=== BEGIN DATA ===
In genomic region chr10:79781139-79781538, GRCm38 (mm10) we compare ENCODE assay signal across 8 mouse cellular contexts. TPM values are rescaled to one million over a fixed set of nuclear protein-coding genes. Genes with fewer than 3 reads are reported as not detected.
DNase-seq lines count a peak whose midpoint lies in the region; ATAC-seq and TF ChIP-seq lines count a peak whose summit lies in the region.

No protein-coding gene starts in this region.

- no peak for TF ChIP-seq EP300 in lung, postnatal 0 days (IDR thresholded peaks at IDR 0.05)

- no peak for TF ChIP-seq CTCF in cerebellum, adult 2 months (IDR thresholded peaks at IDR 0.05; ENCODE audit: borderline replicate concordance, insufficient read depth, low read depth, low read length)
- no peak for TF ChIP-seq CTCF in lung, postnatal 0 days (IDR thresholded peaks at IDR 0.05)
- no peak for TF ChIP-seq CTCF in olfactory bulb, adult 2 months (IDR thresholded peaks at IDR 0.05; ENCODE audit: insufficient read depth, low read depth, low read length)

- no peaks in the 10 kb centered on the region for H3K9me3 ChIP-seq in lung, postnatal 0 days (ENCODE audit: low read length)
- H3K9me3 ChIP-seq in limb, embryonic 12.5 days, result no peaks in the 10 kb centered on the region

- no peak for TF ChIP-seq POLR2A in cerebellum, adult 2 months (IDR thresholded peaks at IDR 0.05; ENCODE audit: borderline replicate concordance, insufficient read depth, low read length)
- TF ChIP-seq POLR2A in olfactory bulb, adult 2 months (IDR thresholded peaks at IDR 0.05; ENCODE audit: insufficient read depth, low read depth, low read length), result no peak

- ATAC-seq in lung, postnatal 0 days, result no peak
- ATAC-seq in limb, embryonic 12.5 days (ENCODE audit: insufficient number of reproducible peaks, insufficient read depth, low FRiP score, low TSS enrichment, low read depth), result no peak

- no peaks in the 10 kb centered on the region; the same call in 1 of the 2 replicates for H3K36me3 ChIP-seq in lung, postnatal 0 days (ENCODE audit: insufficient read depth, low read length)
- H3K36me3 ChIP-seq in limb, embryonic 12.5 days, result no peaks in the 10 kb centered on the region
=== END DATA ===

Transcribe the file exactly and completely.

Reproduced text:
In genomic region chr10:79781139-79781538, GRCm38 (mm10) we compare ENCODE assay signal across 8 mouse cellular contexts. TPM values are rescaled to one million over a fixed set of nuclear protein-coding genes. Genes with fewer than 3 reads are reported as not detected.
DNase-seq lines count a peak whose midpoint lies in the region; ATAC-seq and TF ChIP-seq lines count a peak whose summit lies in the region.

No protein-coding gene starts in this region.

- no peak for TF ChIP-seq EP300 in lung, postnatal 0 days (IDR thresholded peaks at IDR 0.05)

- no peak for TF ChIP-seq CTCF in cerebellum, adult 2 months (IDR thresholded peaks at IDR 0.05; ENCODE audit: borderline replicate concordance, insufficient read depth, low read depth, low read length)
- no peak for TF ChIP-seq CTCF in lung, postnatal 0 days (IDR thresholded peaks at IDR 0.05)
- no peak for TF ChIP-seq CTCF in olfactory bulb, adult 2 months (IDR thresholded peaks at IDR 0.05; ENCODE audit: insufficient read depth, low read depth, low read length)

- no peaks in the 10 kb centered on the region for H3K9me3 ChIP-seq in lung, postnatal 0 days (ENCODE audit: low read length)
- H3K9me3 ChIP-seq in limb, embryonic 12.5 days, result no peaks in the 10 kb centered on the region

- no peak for TF ChIP-seq POLR2A in cerebellum, adult 2 months (IDR thresholded peaks at IDR 0.05; ENCODE audit: borderline replicate concordance, insufficient read depth, low read length)
- TF ChIP-seq POLR2A in olfactory bulb, adult 2 months (IDR thresholded peaks at IDR 0.05; ENCODE audit: insufficient read depth, low read depth, low read length), result no peak

- ATAC-seq in lung, postnatal 0 days, result no peak
- ATAC-seq in limb, embryonic 12.5 days (ENCODE audit: insufficient number of reproducible peaks, insufficient read depth, low FRiP score, low TSS enrichment, low read depth), result no peak

- no peaks in the 10 kb centered on the region; the same call in 1 of the 2 replicates for H3K36me3 ChIP-seq in lung, postnatal 0 days (ENCODE audit: insufficient read depth, low read length)
- H3K36me3 ChIP-seq in limb, embryonic 12.5 days, result no peaks in the 10 kb centered on the region